Elections in 2005, Civil War in 2006?
Having been asked by AlterNet to start blogging, I have wrestled with how to structure the material I will submit. I have been given a wide remit covering not just Iraq and the Middle East, but national security and foreign policy as well. Rather than fall back on familiar ground, and write an essay about Iraq, I took a step back to evaluate where I thought the United States was heading from a national security perspective in 2006. I found myself coming back to Iraq as the central issue around which all others either revolve, or evolve. I believe that this will remain the primary theme for the United States in 2006, just as it was (with some intervention from Mother Nature) in 2005.
With the advent of a New Year, the buzz term being bandied about throughout America by politicians and media pundits regarding Iraq is "Democracy." The year 2005 witnessed three "historic" elections in Iraq, the accumulated result of which is ostensibly a new, democratic Iraq capable not only of self-governance, but also self-defense, thereby reducing the burden imposed on the US military in the aftermath of the March 2003 invasion which toppled the distinctly non-democratic government of Saddam Hussein, and the subsequent occupation which oversaw Iraq's dark slide into chaos and anarchy.
The democratic process that transpired in 2005 was in and of itself a by-product of this chaos and anarchy. The January 2005 election of an interim governmental authority responsible for raising a national assembly whose job it was to draft a new Iraqi Constitution was a slip-shod affair, the timing of which was driven by American political imperative as opposed to representing the will and desire of an Iraqi electorate. In fact, the most telling outcome of that election was that while Iraq had a mass of people who were brave enough to face down terrorist attacks to make their way to the polling places to cast a vote, Iraq did not have an informed and organized electorate capable of defining and declaring core values upon which they selected candidates for national representative government.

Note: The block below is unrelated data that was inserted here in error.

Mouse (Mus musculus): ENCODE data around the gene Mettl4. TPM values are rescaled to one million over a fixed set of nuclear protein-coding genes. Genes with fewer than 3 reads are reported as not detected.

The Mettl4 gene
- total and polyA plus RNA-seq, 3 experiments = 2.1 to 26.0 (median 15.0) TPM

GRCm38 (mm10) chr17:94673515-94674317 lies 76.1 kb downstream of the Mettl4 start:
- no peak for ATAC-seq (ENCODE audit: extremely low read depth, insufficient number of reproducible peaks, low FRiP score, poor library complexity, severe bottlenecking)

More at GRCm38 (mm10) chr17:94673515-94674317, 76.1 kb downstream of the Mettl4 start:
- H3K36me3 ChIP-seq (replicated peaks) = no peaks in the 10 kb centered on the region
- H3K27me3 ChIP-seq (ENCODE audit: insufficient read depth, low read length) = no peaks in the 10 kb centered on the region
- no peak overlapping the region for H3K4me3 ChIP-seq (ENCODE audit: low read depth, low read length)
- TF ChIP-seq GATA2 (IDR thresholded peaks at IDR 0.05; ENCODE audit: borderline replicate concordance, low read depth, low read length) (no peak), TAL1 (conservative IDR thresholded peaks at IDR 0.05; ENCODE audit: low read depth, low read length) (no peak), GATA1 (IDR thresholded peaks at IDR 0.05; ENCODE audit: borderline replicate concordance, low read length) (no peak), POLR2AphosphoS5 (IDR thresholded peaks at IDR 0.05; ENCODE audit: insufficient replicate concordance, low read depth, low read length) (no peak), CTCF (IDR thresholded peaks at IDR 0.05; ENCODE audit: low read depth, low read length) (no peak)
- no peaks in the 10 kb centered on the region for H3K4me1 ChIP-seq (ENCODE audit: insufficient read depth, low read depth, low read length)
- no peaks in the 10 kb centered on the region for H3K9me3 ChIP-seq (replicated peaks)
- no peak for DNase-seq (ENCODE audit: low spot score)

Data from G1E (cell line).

What the January 2005 elections in Iraq showed more than anything is that an election does not certify a democracy; only a democracy can certify an election, and Iraq is, after 30 some-odd years of totalitarian rule, certifiably not prepared to organize itself and function as a free and democratic state run on principles of secular rule of law and human rights agreed upon by the majority of the Iraqi people. By rushing the January elections, the Bush administration initiated a process which was prone to abuse, something no amount of covert electioneering on the part of the Department of Defense and the CIA could prevent.
In post-Saddam Iraq there are three groups capable of organizing themselves to the extent that they can effectively participate in national-based elections. The first is the Ba'ath party of Saddam Hussein, outlawed in the aftermath of the invasion of Iraq in 2003 and driven underground. Thus banned from overt participation, the Ba'athists have formed their own distinctly non-democratic coalition of secular Saddam loyalists, Sunni Islamists and tribalists who resist not only the US-led occupation of Iraq, but also any form of Iraqi government imposed on Iraq by the occupation.